After another year of change, innovation, success and challenges for PR in 2017, here are seven agencies we'll be keeping a particularly close eye on in 2018.
Don't miss: Seven NEW UK PR agencies to watch in 2018
The below firms aren't the agencies we are saying will be the strongest or best-performing in 2018 - rather these are ones whose fortunes are relevant to anyone interested in the health and future of the industry.
The second half of 2017 was one of change, albeit with a strong continuity flavour, at Freuds. Founder Matthew Freud appointed a new CEO, Arlo Brady (right), who joined more than a decade ago. Brady merged the firm’s consumer and corporate team, and The Brewery, latterly the corporate division, became the name of the new holding group. He also announced a clearer management structure – although all partners have been with the business at least 18 months. Getting the right balance between corporate/crisis work and innovative content-led comms - and the appropriate resourcing - will be a priority for Brady.
2) Ogilvy PR UK
As it stands, Ogilvy PR UK looks set to be restructured out of existence, in name at least, in 2018. At the start of 2017, Ogilvy & Mather Worldwide’s CEO said the group’s brands would be consolidated into "a single, brand, integrated operating company". This was enacted immediately in the US – details about other territories are expected in February. In anticipation of the move, Ogilvy PR’s UK CEO Marshall Manson moves to Brunswick shortly, while EMEA CEO Michael Frohlich is increasingly devoting time to inter-agency ‘Team WPP’ clients, including British Airways. How will this ambitious experiment in marcoms discipline convergence pan out?
Golin maintained strong growth through 2016, but last year lost creative director Charlie Coney to the office in Los Angeles, and its account with Sainsbury’s. It also faces a fight to retain Npower – but in happier news, has won new briefs with Premier Inn and Green & Black’s. It continues to work to position itself as an equitable, flexible employer. Globally, it remains to be seen how having three ‘co-CEOs’, among them the New York-based British native Matt Neale, will play out long-term.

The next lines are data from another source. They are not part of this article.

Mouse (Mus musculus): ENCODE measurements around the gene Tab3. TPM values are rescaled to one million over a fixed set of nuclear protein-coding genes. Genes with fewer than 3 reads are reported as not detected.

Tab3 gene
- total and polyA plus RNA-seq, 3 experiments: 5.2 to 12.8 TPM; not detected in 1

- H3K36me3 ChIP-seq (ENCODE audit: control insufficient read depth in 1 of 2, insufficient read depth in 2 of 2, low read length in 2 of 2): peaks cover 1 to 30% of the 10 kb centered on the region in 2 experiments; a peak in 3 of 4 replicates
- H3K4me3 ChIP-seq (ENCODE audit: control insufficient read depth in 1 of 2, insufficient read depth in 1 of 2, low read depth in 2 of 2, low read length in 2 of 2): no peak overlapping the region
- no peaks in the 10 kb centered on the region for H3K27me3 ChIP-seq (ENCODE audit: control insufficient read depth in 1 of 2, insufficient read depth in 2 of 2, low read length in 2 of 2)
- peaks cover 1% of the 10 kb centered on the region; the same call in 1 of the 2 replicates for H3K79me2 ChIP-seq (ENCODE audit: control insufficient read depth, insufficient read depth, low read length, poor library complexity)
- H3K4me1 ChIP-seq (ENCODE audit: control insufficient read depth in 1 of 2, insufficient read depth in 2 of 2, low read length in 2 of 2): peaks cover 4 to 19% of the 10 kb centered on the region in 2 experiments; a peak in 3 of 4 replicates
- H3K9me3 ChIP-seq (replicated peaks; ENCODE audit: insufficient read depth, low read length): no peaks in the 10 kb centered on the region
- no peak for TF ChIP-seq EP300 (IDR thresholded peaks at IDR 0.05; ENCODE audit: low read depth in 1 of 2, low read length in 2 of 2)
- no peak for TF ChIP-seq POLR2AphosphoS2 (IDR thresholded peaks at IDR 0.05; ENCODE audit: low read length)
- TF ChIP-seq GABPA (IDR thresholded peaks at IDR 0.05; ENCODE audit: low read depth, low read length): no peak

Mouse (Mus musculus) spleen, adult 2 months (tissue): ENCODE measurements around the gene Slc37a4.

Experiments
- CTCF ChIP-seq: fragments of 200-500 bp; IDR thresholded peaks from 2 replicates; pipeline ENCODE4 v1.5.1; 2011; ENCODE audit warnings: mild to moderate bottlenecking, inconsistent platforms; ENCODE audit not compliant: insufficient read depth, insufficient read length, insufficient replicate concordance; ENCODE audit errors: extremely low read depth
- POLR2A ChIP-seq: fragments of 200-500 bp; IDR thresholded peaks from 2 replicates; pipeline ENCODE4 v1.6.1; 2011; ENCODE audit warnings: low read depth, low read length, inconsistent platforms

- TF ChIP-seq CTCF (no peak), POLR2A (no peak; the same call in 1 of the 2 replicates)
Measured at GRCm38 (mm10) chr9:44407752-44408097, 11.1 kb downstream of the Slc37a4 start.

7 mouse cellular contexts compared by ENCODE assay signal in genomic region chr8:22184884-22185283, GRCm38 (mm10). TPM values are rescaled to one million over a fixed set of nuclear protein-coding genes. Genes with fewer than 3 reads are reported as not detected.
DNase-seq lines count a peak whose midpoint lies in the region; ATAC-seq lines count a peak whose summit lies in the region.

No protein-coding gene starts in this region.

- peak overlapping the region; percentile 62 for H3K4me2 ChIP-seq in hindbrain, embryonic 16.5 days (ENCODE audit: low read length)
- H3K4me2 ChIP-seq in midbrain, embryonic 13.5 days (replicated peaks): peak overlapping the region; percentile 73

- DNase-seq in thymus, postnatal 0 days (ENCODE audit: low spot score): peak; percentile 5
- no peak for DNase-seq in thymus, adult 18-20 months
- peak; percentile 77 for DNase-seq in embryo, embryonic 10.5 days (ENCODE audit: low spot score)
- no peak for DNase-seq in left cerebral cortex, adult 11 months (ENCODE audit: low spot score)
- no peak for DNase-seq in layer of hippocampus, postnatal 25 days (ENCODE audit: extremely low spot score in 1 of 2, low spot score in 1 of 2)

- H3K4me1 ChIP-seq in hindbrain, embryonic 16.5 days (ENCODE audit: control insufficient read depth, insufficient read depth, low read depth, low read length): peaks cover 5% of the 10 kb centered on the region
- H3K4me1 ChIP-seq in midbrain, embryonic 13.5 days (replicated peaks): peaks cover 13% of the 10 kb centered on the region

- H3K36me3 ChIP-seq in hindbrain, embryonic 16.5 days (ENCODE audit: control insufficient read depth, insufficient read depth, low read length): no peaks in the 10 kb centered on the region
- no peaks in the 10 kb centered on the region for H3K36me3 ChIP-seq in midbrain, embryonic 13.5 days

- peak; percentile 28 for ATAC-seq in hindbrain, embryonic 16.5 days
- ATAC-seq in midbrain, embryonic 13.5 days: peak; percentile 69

CEO Alex Bigg rang the changes in 2017, with senior hires including Edelman’s Nick Barron (deputy CEO, pictured right), Cicero executive director Mike Robb (head of financial services), and former Bell Pottinger partners Andy Bloxham and Jamie Lyons. Major internal promotions and the departure of creative director Mark Perkins (he of the Missing Type campaign) gave the top team a fresh look. Bigg has spoken of plans to "unleash the power" of the "sleeping giant" by rejigging structures and responsibilities, and with rumours that owner Engine is up for sale, plus the recent opening in Singapore, it bodes for an interesting 2018.
5) Axon Communications
Healthcare specialist Axon Communications’ low turnover of both staff and clients has helped it to not only grow to become one of the UK’s biggest agencies, but to do so while keeping a comparatively low profile. The Canadian-owned agency more than doubled its revenues in the past three years, reaching £10.1m in 2016 and putting it 28th in the Top 150. Parent National Public Relations created a new holding group brand, Avenir Global, in November, saying the firm was "seeking out acquisitions".
6) Taylor Herring
The agency had a superb 2017 – its flair for creative campaigns included a ‘historically accurate’ portrait of Jane Austen’s fictional character, Mr Darcy, which scooped the Culture, Media, Sport & Travel gong at the PRWeek UK Awards. Taylor Herring also picked up the Technology Award for its Mobile Billboard campaign for client Samsung. Not content with PR, however, Taylor Herring entered the world of advertising in November, producing what it claimed was the longest single-shot TV ad ever screened in the UK. Agency boss James Herring warned the PR industry is set to "eat adland’s lunch" in 2018. Watch this space (and bring a fork).
7) Milltown Partners
2018 marks the fifth anniversary for Milltown Partners, the ‘discreet’ comms and policy consultancy set up by former Google comms director DJ Collins and Paddy Harverson, previously comms head at Clarence House and Buckingham Palace. Milltown has grown to 41 people, outgrown two offices and added three partners.
Although it is cagey about clients, the focus on high-level strategy and crisis support is high margin with specialisms in tech, global institutions and traditional corporates disrupted by tech. In 2017 Milltown partnered with Harper Gray, a tech comms firm run by Charlotte McCrum, which moved into its office. Expect further stellar profits growth and possibly a big ownership play.
Keep an eye out tomorrow (4 January) for our list of the new agencies to watch next year